We see in Revelation that after God judges the dead according to their works, He will cast Death and Hades into the lake of fire along with anyone not found Written in the Book of Life. (Revelation 20:13-15).

Hell is a real place where the devil and his angels and anyone not found written in the Book of Life are placed.

The next part of your question concerns the fairness of hell. That question goes to God’s eternal design and intent. God designed a world where He would give humans free will to choose. God designed a world where humans would be faced with difficult choices. The first choice was whether they would obey God’s command. They chose to disobey. God gave Cain the choice to obey His command. He chose to disobey. To a great degree, that has been humanity’s choice throughout history.

God had something else in mind. That’s why when the human race was overrun with wickedness, God was gracious toward Noah and did a restart with humanity. God gave the human race another chance to use their free will to choose to obey Him. The human race failed again and God started something new with an idol worshipper named Abram.

What we see in the Bible is humanity’s inability to do what’s right in God’s sight. The fact that God is gracious and saves anyone is probably not ‘fair’ when we think of it from a human perspective, but He keeps being gracious to disobedient humans.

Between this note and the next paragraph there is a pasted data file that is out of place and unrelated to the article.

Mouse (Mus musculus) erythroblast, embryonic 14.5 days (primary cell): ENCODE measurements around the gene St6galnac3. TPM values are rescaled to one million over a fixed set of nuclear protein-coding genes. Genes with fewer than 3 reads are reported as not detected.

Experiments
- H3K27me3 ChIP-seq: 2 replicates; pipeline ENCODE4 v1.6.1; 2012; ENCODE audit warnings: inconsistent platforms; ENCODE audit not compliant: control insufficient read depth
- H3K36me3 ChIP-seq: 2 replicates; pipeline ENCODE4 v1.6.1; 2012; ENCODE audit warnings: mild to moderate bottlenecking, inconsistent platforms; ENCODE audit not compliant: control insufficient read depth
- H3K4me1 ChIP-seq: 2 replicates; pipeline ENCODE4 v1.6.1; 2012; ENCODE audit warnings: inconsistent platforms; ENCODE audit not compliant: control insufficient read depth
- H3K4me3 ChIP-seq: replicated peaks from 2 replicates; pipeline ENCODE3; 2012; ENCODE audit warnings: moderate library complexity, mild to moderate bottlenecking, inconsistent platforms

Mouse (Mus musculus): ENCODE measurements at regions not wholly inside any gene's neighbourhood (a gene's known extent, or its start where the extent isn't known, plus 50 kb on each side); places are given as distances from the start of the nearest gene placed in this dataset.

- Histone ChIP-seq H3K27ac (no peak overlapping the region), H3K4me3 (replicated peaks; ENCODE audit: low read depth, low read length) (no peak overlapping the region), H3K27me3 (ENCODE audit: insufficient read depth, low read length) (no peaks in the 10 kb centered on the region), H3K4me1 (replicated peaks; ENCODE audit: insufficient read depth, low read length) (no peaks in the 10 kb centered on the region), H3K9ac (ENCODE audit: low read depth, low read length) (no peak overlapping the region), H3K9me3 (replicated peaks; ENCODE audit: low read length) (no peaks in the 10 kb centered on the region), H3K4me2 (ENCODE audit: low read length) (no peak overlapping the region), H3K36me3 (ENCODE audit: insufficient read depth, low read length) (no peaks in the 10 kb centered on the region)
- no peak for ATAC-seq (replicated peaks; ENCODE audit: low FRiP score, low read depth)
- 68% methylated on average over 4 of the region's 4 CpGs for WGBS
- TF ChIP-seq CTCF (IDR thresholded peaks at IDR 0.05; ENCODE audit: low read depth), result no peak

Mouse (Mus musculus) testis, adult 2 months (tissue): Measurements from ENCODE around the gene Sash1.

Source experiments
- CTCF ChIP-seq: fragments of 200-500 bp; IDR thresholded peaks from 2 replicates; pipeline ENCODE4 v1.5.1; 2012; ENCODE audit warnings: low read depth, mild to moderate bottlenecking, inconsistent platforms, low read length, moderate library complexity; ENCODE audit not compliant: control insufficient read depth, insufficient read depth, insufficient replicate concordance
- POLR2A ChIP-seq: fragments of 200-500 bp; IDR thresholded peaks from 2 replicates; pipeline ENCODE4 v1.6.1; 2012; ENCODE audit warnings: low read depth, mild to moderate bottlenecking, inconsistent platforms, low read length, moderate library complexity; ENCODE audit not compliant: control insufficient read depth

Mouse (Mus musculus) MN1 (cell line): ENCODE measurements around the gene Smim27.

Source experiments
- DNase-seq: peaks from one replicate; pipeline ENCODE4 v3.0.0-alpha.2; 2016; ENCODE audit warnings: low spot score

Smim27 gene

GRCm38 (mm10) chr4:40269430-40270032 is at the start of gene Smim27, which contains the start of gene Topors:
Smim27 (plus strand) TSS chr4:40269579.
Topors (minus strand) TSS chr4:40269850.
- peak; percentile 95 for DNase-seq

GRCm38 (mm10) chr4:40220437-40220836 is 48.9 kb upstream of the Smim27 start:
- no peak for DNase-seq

One way to understand God’s gracious behavior (love, grace, mercy) is to view it this way. People receive what they don’t deserve and do receive what they don’t deserve. In light of that, can we say God is being ‘unfair’ when He judges people who reject the good news of His Kingdom?

God designed His eternal plan with the intent of glorifying His Son, Who would glorify His Father by finishing the work the Father had sent Him to do. How does Jesus view His glorification? He prayed to His Father on the night of His arrest –

“Father, the hour has come. Glorify Your Son, that Your Son also may glorify You, as You have given Him authority over all flesh, that He should give eternal life to as many as You have given Him. And this is eternal life, that they may know You, the only true God, and Jesus Christ whom You have sent. I have glorified You on the earth. I have finished the work which You have given Me to do. And now, O Father, glorify Me together with Yourself, with the glory which I had with You before the world was.”